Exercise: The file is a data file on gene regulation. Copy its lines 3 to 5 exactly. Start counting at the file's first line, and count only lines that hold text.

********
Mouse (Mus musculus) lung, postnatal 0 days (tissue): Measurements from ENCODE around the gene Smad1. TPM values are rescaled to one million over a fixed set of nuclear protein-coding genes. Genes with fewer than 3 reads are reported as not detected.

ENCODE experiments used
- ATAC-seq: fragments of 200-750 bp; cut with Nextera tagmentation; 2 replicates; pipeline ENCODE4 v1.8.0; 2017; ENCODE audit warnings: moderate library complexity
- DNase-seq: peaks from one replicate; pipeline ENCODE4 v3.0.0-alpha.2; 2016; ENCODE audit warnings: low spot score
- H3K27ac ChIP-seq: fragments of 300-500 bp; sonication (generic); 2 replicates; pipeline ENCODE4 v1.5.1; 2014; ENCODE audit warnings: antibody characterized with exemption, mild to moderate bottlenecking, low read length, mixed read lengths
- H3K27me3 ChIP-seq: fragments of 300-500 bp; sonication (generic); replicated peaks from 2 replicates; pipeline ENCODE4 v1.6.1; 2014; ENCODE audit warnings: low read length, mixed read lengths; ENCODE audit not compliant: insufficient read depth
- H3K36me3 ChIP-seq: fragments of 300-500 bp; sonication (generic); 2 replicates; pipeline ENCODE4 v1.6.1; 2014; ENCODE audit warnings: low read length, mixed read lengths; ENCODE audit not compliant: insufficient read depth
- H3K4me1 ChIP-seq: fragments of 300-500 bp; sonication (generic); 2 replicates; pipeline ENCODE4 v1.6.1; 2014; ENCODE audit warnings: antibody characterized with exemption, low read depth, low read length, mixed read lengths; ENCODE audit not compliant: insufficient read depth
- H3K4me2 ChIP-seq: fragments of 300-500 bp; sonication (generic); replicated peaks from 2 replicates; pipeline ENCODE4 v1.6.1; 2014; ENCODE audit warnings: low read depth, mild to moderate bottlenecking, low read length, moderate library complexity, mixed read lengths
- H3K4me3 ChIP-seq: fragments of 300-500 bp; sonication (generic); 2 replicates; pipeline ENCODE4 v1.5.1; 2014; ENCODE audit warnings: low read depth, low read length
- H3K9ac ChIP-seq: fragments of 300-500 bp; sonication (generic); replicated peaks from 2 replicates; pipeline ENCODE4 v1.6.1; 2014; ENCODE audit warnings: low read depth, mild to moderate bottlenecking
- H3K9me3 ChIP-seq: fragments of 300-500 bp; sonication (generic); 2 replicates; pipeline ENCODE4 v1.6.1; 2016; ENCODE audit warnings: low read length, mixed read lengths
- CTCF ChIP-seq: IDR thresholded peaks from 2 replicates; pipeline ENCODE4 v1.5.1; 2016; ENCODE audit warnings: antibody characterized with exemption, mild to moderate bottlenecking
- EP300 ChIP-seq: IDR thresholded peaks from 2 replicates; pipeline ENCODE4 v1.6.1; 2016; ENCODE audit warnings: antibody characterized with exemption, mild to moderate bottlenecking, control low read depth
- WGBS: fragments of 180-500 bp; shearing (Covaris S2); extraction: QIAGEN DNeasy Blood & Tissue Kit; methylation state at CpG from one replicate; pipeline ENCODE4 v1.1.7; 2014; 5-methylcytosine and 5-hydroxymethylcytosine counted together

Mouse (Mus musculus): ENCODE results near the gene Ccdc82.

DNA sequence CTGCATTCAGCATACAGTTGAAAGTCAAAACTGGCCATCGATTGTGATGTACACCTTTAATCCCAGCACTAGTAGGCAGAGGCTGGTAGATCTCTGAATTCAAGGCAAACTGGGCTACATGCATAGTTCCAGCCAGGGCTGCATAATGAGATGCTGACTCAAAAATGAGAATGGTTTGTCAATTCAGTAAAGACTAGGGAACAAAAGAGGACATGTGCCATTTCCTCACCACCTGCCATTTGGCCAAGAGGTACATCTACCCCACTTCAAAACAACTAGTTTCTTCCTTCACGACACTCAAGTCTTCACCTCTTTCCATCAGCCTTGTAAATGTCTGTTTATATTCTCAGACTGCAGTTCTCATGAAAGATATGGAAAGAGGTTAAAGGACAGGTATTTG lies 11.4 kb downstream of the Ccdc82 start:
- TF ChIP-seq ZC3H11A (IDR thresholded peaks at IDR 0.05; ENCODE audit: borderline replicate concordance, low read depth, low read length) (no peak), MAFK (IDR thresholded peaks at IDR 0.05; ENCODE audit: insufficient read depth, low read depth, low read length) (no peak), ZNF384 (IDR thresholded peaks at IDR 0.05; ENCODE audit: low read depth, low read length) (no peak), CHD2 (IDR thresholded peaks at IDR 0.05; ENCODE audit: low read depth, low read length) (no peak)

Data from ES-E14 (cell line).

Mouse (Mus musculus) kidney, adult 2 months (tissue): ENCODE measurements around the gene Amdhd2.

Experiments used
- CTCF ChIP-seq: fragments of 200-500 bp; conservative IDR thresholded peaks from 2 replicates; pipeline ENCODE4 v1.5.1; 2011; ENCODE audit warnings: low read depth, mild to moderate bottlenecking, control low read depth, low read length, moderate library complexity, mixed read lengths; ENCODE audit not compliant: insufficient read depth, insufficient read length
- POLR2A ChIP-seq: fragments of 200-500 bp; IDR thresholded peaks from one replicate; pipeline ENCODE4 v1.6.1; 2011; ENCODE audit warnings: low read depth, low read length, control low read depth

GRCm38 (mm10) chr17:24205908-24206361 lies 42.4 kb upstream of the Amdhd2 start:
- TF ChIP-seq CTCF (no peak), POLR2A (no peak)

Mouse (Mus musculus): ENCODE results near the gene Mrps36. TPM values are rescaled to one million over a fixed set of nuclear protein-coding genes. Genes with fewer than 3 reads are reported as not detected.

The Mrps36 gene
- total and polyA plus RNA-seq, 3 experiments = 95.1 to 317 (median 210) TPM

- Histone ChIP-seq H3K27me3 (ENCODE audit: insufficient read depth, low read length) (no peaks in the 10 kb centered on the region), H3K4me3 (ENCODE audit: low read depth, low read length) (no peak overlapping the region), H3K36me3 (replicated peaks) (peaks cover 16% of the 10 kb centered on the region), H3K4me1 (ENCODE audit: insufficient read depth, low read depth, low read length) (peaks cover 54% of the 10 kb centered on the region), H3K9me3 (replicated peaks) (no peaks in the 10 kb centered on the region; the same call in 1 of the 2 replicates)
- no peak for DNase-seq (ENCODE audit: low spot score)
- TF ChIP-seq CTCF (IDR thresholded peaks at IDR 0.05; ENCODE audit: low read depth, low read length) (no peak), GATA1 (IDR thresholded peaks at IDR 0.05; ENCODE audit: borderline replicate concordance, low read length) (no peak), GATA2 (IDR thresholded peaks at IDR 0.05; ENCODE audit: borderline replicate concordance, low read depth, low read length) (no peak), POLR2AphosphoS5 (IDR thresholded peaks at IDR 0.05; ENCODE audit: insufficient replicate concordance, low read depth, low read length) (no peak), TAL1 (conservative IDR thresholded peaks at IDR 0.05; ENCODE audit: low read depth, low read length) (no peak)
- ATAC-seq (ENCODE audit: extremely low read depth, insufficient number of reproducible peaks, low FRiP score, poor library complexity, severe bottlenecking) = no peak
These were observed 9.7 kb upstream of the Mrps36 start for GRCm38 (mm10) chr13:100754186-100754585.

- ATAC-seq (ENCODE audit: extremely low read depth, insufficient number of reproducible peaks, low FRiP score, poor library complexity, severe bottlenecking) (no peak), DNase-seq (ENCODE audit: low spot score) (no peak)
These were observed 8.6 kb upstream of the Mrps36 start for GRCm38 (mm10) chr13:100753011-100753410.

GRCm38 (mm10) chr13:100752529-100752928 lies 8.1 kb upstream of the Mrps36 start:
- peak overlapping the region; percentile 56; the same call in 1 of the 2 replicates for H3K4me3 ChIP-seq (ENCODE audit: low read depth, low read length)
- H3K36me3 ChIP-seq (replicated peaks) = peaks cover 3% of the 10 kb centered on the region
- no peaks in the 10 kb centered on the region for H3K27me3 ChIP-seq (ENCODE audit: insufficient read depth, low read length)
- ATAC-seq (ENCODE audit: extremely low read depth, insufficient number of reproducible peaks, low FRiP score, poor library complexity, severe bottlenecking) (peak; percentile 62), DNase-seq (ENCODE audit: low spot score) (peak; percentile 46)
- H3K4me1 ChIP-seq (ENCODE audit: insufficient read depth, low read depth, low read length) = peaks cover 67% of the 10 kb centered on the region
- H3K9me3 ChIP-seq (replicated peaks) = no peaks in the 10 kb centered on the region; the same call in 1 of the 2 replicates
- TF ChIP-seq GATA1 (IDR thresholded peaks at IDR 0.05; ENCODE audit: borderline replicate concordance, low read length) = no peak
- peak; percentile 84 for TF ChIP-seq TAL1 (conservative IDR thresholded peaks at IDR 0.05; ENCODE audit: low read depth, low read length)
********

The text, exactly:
- ATAC-seq: fragments of 200-750 bp; cut with Nextera tagmentation; 2 replicates; pipeline ENCODE4 v1.8.0; 2017; ENCODE audit warnings: moderate library complexity
- DNase-seq: peaks from one replicate; pipeline ENCODE4 v3.0.0-alpha.2; 2016; ENCODE audit warnings: low spot score
- H3K27ac ChIP-seq: fragments of 300-500 bp; sonication (generic); 2 replicates; pipeline ENCODE4 v1.5.1; 2014; ENCODE audit warnings: antibody characterized with exemption, mild to moderate bottlenecking, low read length, mixed read lengths